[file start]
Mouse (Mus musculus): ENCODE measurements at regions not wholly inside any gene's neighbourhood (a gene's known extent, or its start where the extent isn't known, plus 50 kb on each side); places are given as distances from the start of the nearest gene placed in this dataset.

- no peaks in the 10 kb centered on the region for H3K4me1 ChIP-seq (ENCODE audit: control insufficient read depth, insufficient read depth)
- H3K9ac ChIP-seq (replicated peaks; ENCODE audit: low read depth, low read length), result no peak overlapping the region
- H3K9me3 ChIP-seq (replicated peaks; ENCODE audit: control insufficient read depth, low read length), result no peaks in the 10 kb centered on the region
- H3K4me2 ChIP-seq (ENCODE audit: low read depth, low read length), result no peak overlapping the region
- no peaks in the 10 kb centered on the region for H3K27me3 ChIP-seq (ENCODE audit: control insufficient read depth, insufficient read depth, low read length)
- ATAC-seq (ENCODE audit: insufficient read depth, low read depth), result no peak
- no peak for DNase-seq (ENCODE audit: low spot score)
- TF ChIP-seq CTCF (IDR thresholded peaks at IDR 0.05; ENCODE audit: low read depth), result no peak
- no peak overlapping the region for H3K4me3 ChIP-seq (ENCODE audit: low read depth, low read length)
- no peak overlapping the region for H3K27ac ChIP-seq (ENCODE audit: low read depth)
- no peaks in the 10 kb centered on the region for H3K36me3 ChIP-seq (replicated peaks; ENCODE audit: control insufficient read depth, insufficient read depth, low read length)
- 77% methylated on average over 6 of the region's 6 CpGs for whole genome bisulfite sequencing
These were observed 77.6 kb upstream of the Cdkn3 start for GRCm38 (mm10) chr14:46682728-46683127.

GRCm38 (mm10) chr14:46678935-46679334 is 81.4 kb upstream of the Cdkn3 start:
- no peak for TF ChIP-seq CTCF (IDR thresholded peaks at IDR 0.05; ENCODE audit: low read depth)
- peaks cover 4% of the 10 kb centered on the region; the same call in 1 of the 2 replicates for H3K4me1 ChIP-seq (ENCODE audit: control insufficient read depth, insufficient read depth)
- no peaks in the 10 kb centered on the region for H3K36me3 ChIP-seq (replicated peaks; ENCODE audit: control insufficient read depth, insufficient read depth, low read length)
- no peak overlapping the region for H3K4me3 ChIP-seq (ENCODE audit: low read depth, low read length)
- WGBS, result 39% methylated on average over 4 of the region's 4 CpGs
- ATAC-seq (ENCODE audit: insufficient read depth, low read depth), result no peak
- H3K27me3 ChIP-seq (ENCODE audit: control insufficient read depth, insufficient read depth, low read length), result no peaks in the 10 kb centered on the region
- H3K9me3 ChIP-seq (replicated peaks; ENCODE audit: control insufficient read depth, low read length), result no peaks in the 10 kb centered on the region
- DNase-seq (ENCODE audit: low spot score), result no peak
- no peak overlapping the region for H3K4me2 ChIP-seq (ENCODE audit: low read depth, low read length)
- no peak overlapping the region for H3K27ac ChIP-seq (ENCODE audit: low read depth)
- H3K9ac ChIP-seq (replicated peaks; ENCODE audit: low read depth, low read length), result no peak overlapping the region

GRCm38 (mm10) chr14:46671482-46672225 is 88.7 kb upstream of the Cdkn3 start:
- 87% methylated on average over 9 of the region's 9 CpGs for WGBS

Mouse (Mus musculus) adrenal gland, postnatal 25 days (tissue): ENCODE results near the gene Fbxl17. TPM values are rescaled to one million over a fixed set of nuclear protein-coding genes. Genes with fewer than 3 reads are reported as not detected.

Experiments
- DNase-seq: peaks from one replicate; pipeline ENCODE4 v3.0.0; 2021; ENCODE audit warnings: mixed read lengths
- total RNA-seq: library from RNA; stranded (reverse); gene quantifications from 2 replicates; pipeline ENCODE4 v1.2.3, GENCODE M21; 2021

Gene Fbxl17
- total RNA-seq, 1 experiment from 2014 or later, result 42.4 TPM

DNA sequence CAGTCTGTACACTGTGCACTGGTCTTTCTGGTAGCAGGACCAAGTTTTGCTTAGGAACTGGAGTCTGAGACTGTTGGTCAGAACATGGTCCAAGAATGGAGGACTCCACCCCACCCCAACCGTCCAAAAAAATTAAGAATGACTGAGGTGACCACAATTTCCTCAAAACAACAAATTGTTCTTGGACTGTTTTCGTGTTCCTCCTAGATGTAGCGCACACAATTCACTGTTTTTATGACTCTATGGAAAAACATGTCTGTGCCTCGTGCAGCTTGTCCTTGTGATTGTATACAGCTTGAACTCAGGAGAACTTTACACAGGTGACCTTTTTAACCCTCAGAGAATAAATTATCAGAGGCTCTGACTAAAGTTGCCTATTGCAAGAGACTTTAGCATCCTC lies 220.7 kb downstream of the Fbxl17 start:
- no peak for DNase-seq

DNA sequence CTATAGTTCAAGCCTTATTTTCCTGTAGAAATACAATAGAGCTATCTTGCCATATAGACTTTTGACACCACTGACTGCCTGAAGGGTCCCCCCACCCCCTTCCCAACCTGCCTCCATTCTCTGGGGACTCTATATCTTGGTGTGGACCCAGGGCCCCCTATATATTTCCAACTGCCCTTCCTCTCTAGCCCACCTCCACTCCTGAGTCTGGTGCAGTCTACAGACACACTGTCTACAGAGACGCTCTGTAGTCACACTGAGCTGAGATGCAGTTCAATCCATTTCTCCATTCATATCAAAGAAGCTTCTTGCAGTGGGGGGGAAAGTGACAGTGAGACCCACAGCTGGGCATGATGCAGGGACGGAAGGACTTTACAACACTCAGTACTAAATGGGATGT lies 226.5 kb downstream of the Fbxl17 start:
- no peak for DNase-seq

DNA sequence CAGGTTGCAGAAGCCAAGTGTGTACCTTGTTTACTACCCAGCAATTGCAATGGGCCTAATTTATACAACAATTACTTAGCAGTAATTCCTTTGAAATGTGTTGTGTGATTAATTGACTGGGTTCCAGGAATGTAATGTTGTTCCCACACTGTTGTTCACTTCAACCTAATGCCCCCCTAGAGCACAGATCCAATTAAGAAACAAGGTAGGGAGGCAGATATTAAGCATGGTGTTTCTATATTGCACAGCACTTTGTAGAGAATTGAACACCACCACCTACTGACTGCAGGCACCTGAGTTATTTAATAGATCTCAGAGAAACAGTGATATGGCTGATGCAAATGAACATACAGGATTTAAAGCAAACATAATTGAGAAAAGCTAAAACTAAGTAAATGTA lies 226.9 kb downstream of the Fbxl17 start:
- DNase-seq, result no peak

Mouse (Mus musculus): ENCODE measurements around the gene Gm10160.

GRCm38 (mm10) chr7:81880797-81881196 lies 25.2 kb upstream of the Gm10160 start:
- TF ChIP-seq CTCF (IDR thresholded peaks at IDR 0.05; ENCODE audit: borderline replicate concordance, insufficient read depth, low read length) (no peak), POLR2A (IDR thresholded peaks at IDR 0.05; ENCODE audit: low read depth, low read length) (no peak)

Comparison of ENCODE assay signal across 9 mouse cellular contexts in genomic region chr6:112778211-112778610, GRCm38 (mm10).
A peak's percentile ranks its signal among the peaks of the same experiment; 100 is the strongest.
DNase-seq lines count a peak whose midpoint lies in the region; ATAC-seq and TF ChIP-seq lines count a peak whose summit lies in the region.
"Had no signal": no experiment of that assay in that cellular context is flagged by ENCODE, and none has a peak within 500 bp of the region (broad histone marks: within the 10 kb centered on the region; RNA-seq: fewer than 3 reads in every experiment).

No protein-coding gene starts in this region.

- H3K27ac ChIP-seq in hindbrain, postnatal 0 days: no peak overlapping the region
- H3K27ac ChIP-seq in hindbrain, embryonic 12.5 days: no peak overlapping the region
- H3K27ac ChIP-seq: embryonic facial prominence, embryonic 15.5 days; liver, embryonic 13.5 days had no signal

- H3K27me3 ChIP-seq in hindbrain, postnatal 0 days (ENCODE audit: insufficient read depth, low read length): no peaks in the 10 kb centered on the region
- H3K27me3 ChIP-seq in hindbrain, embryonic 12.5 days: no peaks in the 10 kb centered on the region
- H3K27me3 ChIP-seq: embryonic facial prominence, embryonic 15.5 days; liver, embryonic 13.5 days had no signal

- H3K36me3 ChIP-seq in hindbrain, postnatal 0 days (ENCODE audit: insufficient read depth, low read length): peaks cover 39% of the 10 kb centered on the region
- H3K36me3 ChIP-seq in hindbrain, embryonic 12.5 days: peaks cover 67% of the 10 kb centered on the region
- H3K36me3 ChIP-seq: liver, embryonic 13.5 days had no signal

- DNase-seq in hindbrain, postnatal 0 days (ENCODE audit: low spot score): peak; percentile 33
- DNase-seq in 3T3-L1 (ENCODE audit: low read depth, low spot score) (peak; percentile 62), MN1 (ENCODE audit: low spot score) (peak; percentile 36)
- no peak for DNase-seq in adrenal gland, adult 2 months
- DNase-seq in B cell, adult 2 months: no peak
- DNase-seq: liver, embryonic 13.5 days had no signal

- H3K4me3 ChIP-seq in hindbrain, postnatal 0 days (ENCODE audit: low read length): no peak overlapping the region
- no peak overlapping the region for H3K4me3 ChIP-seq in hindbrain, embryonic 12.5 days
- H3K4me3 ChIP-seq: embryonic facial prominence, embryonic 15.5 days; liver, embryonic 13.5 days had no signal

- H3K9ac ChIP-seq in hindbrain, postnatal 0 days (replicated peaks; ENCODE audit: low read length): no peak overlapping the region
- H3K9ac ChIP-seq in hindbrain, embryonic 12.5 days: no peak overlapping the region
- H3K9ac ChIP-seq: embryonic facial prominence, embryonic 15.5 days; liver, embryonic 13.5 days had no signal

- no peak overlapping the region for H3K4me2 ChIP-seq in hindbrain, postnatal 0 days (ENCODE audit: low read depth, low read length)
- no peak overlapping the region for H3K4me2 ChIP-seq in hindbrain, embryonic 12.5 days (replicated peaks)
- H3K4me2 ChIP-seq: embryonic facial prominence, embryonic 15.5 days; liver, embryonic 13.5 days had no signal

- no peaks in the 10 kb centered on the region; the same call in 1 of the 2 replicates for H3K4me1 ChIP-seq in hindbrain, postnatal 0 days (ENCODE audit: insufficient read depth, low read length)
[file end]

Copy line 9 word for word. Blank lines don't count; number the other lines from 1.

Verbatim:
- TF ChIP-seq CTCF (IDR thresholded peaks at IDR 0.05; ENCODE audit: low read depth), result no peak